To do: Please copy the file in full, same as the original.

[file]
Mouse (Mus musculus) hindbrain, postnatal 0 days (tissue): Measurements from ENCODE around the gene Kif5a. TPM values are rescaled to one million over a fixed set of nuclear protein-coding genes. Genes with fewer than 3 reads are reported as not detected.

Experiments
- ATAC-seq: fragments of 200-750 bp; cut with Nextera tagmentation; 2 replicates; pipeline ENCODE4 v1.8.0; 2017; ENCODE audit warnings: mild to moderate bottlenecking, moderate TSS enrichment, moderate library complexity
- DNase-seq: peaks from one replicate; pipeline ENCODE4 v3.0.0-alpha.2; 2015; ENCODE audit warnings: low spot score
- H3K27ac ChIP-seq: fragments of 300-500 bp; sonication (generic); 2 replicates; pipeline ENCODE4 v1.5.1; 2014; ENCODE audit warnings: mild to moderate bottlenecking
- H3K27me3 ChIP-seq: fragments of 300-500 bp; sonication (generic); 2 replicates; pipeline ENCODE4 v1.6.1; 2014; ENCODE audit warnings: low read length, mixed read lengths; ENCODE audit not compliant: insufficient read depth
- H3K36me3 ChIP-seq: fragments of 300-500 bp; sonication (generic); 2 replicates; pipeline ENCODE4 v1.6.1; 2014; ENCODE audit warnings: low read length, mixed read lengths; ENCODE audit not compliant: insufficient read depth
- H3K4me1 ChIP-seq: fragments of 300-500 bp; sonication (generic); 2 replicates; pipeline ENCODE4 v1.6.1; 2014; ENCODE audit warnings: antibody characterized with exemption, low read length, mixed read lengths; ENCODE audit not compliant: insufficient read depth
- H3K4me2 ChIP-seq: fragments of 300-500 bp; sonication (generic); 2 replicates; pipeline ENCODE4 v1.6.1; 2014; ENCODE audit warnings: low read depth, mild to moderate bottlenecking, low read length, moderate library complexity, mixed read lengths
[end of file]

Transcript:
Mouse (Mus musculus) hindbrain, postnatal 0 days (tissue): Measurements from ENCODE around the gene Kif5a. TPM values are rescaled to one million over a fixed set of nuclear protein-coding genes. Genes with fewer than 3 reads are reported as not detected.

Experiments
- ATAC-seq: fragments of 200-750 bp; cut with Nextera tagmentation; 2 replicates; pipeline ENCODE4 v1.8.0; 2017; ENCODE audit warnings: mild to moderate bottlenecking, moderate TSS enrichment, moderate library complexity
- DNase-seq: peaks from one replicate; pipeline ENCODE4 v3.0.0-alpha.2; 2015; ENCODE audit warnings: low spot score
- H3K27ac ChIP-seq: fragments of 300-500 bp; sonication (generic); 2 replicates; pipeline ENCODE4 v1.5.1; 2014; ENCODE audit warnings: mild to moderate bottlenecking
- H3K27me3 ChIP-seq: fragments of 300-500 bp; sonication (generic); 2 replicates; pipeline ENCODE4 v1.6.1; 2014; ENCODE audit warnings: low read length, mixed read lengths; ENCODE audit not compliant: insufficient read depth
- H3K36me3 ChIP-seq: fragments of 300-500 bp; sonication (generic); 2 replicates; pipeline ENCODE4 v1.6.1; 2014; ENCODE audit warnings: low read length, mixed read lengths; ENCODE audit not compliant: insufficient read depth
- H3K4me1 ChIP-seq: fragments of 300-500 bp; sonication (generic); 2 replicates; pipeline ENCODE4 v1.6.1; 2014; ENCODE audit warnings: antibody characterized with exemption, low read length, mixed read lengths; ENCODE audit not compliant: insufficient read depth
- H3K4me2 ChIP-seq: fragments of 300-500 bp; sonication (generic); 2 replicates; pipeline ENCODE4 v1.6.1; 2014; ENCODE audit warnings: low read depth, mild to moderate bottlenecking, low read length, moderate library complexity, mixed read lengths